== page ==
Although the number of art talents has increased year by year, the turn-over rate is yet high for the market fails to absorb these talents, and very few of them could manage to become professional artists. Most of my classmates have to take up part-time or feeelance jobs because they cannot make a decent living by their artistic profession. Even for those who meant to work full-time to support their artistic creation have to give up their dreams and talent eventually in face of the cruel reality. For one to devote his life to art, the reward is way below the value of his education and talent. To say “sacrificing for art” is not a joke at all. Not only is our career prospect gloomy, our professional status is also often challenged.
Although different art zones and exhibition sites emerged in recent years have offered artists more opportunities to exhibit their works, the exhibitions are prone to be dictated by curators’ personal interests. Some of the curators even hard sell artists as if they were superstars. Artists lacking a good social network or with a low profile tend to be poorly recognized, and thus are less competitive. I remember once I saw the artworks of the same artist in several exhibitions about the same time. This way of training artists and promoting their art is indeed questionable. To me, artistic creation is a long-term project, not an instant rendition.
Even if the artists have the opportunities to exhibit, they are burdened by administrative works including promotion, material production, transportation and preparation of printed materials, apart from being having to devote themselves to their own artistic creation. A good friend of mine was once offered an opportunity to exhibit his works in a grand local art competition. Yet without any financial support from the organization, he could not afford to pay the trantsportation fee and consequently lost the golden opportunity of exhibiting his works. The public, too, lost an opportunity to appreciate his art.
I have always asked myself this question: “By what means could the artistic life of an artist be sustained?” Would the situation be improved if an intermediary is there to connect art with living?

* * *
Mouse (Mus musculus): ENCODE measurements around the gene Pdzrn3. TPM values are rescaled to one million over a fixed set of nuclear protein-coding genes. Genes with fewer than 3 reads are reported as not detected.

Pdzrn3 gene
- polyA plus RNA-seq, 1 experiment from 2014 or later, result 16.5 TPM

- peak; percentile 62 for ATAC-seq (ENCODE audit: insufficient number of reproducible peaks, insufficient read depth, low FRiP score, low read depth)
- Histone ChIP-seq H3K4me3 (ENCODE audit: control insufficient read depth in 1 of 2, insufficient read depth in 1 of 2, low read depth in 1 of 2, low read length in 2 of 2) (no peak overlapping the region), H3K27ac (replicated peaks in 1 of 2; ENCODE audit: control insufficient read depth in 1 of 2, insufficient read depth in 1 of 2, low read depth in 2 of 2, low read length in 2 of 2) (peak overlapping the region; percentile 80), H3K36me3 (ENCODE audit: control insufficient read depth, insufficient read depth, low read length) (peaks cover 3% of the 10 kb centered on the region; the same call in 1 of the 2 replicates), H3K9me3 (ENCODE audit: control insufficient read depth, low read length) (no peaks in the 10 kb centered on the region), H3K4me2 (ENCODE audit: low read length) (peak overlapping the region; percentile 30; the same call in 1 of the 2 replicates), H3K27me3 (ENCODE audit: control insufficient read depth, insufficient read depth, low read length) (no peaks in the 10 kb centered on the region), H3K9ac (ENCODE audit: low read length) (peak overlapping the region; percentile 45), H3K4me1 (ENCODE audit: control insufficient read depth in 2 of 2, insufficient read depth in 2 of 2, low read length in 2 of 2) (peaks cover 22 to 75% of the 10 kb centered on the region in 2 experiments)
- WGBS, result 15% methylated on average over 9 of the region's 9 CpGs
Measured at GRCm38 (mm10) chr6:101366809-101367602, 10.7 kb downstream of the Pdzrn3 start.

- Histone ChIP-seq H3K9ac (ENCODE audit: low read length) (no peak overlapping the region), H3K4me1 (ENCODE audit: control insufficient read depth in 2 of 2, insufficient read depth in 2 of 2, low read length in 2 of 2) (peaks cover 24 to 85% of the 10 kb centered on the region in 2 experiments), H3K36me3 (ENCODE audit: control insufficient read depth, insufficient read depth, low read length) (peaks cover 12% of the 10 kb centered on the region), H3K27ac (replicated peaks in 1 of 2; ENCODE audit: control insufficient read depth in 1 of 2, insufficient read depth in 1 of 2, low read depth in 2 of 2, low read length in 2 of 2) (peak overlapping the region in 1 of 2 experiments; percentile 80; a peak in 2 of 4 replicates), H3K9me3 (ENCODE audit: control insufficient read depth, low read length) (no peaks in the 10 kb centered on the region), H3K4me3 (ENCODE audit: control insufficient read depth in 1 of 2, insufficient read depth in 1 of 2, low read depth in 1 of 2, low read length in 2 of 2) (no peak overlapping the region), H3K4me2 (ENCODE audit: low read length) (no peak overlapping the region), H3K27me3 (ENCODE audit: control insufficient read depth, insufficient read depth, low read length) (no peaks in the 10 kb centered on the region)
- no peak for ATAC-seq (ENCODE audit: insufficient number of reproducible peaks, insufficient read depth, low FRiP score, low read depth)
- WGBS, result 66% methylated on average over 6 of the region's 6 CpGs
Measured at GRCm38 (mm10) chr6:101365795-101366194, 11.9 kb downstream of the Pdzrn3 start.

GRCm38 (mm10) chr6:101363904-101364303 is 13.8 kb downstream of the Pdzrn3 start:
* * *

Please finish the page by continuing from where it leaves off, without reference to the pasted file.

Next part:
Commercial galleries serve to bridge the gap between artists and the society. Artists can make a living; hence continue their artistic career through selling their works there. Although more and more commercial galleries have emerged in Hong Kong, most of them deal mainly with oil paintings from China, Vietnam and other Asian cities. Some may have their focus on foreign artists while also have an eye on one or two local artists. But it is rare to have art galleries advocating contemporary local art alone; even if they do, the number of local artists they promote is very small. The majority of galleries run on commercial principles - they select suitable artworks and pose them as their targets for promotion. They usually adopt rather conservative marketing strategies and sell a limited range of artworks, Video and installation artists would have a deeper understanding about this phenomenon. Galleries have little interest in novices and certain creative media, and accordingly offer them few opportunities. Local galleries fail to play the intermediary role of promoting local art, not to mention assisting artists’ personal development.
Nevertheless, the blame should not be laid entirely at the galleries’ doors. From a commercial perspective, no gallery would like to run a business with loss. The difficulty may perhaps be partly attributable to the lack of collectors and concern for art in Hong Kong. There are few professional artists in Hong Kong, and there are also inadequate channels for selling and buying. Most of the local buyers are expatriates, and they collect but a small number of local artworks, resulting in a lack of confidence of other local collectors in the value of works by native artists. Local collectors and art museums seldom collect contemporary artworks but antiques. I once went to Adelaide to visit the local commercial galleries there, and found out that over 90 % of the works they
represented were by local artists. I was saddened to hear what one gallery owner had said to me, “I previously sold artworks from around the world, but there was hardly a market for them. As the Australians are extremely supportive of natve art, I have therefore changed my running strategy to sustain my business.” “The situation in Hong Kong is exactly the opposite”, I replied with a bitter smile. I strongly believe that art collection help foster art development, and to promote a climate of collecting local art is of vital importance.